This post is also available in: de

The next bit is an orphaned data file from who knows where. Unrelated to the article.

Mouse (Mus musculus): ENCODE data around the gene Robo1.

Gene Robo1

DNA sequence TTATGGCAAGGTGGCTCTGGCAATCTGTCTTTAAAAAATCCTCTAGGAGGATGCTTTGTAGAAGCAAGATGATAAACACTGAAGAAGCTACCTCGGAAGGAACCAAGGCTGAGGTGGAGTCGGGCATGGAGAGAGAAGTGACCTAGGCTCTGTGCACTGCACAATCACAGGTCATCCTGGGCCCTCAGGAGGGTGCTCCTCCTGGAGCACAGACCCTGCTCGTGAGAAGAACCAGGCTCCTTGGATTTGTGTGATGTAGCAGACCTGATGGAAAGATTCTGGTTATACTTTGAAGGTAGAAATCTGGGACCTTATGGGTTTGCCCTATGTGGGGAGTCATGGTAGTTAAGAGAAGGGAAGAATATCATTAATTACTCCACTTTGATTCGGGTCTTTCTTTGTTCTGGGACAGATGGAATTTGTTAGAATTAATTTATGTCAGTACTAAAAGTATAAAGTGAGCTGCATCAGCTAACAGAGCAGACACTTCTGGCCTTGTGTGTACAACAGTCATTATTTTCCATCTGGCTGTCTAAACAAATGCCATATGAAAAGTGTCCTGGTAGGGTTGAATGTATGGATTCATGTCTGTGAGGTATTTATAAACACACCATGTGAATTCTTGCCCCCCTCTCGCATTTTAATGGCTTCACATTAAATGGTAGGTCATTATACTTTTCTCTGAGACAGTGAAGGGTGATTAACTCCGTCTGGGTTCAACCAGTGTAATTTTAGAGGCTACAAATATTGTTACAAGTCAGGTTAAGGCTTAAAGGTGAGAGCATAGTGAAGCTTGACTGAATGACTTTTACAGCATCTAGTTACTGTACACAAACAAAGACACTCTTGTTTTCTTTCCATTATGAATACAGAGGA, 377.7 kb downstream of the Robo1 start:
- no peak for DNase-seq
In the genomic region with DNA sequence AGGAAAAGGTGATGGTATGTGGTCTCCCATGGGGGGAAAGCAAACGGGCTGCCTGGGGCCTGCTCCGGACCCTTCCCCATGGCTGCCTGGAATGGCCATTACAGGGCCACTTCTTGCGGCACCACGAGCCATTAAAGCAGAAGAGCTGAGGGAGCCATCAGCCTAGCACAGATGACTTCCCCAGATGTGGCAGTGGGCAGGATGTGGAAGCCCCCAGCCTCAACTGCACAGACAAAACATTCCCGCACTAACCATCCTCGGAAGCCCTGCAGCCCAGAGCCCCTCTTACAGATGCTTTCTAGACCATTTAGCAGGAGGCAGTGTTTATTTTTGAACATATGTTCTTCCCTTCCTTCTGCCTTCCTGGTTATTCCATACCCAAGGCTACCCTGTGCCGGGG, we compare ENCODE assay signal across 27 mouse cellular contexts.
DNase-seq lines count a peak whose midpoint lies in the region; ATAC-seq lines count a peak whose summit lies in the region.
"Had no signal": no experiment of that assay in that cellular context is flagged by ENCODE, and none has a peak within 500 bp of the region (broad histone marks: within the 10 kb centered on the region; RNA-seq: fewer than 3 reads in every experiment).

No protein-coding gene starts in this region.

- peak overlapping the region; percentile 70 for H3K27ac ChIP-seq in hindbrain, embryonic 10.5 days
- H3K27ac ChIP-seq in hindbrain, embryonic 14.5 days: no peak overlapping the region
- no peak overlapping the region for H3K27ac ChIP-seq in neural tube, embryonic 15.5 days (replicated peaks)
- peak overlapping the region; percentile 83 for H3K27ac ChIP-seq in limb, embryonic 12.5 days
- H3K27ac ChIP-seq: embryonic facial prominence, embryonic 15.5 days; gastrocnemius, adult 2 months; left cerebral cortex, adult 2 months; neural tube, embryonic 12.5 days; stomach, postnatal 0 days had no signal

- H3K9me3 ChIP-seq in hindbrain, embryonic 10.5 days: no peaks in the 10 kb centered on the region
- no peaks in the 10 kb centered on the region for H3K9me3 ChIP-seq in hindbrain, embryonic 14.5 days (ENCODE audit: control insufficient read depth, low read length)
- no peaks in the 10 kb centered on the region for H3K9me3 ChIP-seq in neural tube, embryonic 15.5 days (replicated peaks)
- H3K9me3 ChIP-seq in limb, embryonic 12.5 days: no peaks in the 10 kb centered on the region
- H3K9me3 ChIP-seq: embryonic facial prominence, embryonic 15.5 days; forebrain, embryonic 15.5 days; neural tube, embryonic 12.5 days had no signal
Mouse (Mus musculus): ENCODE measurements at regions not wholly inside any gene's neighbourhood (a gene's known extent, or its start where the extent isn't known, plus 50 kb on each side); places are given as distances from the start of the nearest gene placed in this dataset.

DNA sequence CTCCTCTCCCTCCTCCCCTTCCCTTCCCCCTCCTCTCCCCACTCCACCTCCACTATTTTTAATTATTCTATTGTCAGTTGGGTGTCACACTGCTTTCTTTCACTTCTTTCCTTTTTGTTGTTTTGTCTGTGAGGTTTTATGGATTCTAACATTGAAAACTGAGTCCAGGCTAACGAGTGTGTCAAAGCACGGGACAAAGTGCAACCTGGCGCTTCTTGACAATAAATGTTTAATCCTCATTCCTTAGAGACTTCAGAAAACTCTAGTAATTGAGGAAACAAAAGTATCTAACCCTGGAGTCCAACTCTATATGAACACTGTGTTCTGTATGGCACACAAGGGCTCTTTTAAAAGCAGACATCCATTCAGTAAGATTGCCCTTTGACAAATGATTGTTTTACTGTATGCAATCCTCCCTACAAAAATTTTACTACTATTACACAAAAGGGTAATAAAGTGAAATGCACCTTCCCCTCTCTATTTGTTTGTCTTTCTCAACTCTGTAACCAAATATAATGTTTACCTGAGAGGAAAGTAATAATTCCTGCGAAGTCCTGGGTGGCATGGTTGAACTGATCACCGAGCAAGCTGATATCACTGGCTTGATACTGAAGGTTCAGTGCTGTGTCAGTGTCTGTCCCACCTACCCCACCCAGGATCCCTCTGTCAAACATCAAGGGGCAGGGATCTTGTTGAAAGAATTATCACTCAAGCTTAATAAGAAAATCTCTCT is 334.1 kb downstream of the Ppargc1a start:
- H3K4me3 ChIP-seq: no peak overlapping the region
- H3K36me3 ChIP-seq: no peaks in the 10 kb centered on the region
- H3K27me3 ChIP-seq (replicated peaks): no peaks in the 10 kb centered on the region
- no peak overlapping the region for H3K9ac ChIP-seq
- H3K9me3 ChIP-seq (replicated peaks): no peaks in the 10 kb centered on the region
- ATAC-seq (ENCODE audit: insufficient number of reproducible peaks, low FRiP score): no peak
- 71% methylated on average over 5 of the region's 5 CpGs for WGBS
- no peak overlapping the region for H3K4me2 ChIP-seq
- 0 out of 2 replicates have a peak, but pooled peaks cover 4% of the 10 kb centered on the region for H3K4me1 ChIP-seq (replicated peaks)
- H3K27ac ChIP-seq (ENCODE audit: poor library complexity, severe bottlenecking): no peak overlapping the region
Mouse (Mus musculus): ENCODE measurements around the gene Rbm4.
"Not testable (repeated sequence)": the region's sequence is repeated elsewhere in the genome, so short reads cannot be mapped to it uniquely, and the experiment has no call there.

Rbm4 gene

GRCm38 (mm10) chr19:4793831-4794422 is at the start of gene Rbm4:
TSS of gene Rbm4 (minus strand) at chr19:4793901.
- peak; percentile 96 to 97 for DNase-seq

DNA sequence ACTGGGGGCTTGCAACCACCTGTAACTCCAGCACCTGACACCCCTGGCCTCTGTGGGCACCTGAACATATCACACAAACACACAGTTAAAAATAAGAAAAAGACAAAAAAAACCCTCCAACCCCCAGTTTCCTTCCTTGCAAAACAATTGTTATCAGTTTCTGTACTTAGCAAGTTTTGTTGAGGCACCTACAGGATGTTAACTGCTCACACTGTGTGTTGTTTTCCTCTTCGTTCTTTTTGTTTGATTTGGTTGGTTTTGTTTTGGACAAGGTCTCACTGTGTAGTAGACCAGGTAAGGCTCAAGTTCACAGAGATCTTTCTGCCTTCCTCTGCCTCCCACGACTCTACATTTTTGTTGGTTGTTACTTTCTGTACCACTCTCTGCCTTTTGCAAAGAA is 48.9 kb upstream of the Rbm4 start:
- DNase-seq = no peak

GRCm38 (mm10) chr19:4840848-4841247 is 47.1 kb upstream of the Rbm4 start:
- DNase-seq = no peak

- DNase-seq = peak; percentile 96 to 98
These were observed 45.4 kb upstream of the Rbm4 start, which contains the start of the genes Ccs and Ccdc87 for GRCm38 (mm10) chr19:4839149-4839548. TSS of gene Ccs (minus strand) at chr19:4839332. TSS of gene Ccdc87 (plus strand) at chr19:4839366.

The increasing effects of storms are considered the main abiotic disturbance affecting forest ecosystems. Bark-stripping damage from the growing ungulate populations, in turn, are among the main biotic risks, which might burden the stability of trees and stands. Therefore, the aim of our study is to estimate the effect of cervid bark-stripping on the mechanical stability of Norway spruce using a static tree-pulling test. For the test, eight damaged and 11 undamaged canopy trees were selected from a 40-year old stand (plantation with 1 × 3 m spacing) growing on mineral mesotrophic soil. The selected trees were bark-stripped 7–9 years prior to the experiment. Uprooting was the most frequent type of failure; only two trees broke at the stem. For the damaged trees, the resistance to pulling was significantly reduced (p-value < 0.001). Stem volume and presence of bark-stripping were the best linear predictors of the basal bending moment at the primary failure (irreversible deformation of wood structure) and secondary failure (collapse of the tree). A significant (p-value < 0.001) interaction between stem–wood volume and presence of bark-stripping was observed for primary failure, indicating a size-dependent reduction of stability of the damaged trees. Such interaction lacked significance (p-value = 0.43) for the secondary failure (mostly uprooting), indicating a decrease in stability irrespectively of tree size. Somewhat surprisingly, the decrease in the overall mechanical stability of the bark-stripped trees appeared not to be related to a direct reduction of the strength of the stems, but rather to physiological effects such as altered allocation of carbon, increased drought stress because of interfered hydraulic conductance of wood, or secondary infestation. The reduced stability also suggests that bark-stripped trees can act as the weak spots decreasing the collective stability of stands in the long term, thus increasing the susceptibility to storms.